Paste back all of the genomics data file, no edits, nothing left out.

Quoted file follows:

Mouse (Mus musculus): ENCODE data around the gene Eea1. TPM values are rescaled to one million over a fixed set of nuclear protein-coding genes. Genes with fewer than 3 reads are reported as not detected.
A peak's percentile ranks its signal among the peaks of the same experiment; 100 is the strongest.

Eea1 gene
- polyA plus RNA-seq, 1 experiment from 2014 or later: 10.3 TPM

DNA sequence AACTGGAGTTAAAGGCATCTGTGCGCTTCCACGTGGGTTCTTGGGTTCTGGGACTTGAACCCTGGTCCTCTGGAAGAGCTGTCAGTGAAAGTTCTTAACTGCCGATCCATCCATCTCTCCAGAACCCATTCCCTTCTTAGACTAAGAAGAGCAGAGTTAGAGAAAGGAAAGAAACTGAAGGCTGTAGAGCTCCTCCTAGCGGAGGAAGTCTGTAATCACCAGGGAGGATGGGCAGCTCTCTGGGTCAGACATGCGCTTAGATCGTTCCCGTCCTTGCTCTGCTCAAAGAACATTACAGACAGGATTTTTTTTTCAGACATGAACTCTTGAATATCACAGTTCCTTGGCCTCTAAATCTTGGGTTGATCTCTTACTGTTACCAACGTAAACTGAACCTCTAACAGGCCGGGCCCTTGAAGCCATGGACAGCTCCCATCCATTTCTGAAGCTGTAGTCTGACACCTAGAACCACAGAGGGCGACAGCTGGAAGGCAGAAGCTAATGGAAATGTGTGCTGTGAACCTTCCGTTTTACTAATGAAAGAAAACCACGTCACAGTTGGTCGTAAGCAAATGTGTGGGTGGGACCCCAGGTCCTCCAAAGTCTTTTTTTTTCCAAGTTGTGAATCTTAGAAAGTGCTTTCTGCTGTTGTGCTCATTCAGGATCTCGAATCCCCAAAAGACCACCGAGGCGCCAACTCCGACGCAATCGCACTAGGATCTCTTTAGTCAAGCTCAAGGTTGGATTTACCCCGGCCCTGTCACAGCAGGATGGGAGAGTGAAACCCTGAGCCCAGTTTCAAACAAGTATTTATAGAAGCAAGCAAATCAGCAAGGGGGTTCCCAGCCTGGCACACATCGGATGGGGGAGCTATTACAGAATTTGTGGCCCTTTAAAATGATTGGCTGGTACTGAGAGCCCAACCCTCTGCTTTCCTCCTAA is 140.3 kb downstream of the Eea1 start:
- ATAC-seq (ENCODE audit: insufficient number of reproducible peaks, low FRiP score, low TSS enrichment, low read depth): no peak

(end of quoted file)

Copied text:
Mouse (Mus musculus): ENCODE data around the gene Eea1. TPM values are rescaled to one million over a fixed set of nuclear protein-coding genes. Genes with fewer than 3 reads are reported as not detected.
A peak's percentile ranks its signal among the peaks of the same experiment; 100 is the strongest.

Eea1 gene
- polyA plus RNA-seq, 1 experiment from 2014 or later: 10.3 TPM

DNA sequence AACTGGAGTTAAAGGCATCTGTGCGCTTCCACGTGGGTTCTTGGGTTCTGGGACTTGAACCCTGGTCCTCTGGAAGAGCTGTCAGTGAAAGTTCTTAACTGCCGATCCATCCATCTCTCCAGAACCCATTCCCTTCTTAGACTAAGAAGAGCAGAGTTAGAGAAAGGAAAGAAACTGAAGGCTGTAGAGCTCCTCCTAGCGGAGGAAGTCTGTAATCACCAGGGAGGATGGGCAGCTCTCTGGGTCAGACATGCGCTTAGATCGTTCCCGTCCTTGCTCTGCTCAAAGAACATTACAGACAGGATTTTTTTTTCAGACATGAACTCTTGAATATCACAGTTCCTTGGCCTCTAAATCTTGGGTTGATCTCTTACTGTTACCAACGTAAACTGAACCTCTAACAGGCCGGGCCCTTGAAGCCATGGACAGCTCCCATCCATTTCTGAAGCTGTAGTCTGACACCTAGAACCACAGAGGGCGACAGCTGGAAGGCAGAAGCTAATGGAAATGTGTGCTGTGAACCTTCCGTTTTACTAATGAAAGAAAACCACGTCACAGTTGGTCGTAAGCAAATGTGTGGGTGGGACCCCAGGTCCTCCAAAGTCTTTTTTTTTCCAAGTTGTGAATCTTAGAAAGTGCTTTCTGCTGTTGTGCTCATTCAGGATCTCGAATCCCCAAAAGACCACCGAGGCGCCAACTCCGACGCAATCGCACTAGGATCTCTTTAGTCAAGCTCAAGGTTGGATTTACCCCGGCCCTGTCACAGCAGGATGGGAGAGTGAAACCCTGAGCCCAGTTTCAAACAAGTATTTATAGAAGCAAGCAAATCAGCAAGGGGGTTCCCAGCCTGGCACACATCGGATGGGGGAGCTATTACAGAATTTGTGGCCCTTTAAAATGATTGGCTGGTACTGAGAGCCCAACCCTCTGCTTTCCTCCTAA is 140.3 kb downstream of the Eea1 start:
- ATAC-seq (ENCODE audit: insufficient number of reproducible peaks, low FRiP score, low TSS enrichment, low read depth): no peak